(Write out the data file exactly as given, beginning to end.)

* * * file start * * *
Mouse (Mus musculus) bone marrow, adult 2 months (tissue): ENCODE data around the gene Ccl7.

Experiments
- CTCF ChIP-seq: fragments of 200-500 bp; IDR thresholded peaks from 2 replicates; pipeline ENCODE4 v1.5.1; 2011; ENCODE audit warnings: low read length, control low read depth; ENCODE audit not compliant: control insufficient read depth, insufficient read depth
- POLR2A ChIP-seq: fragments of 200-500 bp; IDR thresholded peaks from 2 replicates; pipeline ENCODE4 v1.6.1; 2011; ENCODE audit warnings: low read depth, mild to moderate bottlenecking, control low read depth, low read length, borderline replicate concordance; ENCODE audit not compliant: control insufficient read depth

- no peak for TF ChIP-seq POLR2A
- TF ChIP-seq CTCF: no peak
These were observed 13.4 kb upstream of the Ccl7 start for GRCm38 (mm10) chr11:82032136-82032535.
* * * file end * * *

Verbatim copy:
Mouse (Mus musculus) bone marrow, adult 2 months (tissue): ENCODE data around the gene Ccl7.

Experiments
- CTCF ChIP-seq: fragments of 200-500 bp; IDR thresholded peaks from 2 replicates; pipeline ENCODE4 v1.5.1; 2011; ENCODE audit warnings: low read length, control low read depth; ENCODE audit not compliant: control insufficient read depth, insufficient read depth
- POLR2A ChIP-seq: fragments of 200-500 bp; IDR thresholded peaks from 2 replicates; pipeline ENCODE4 v1.6.1; 2011; ENCODE audit warnings: low read depth, mild to moderate bottlenecking, control low read depth, low read length, borderline replicate concordance; ENCODE audit not compliant: control insufficient read depth

- no peak for TF ChIP-seq POLR2A
- TF ChIP-seq CTCF: no peak
These were observed 13.4 kb upstream of the Ccl7 start for GRCm38 (mm10) chr11:82032136-82032535.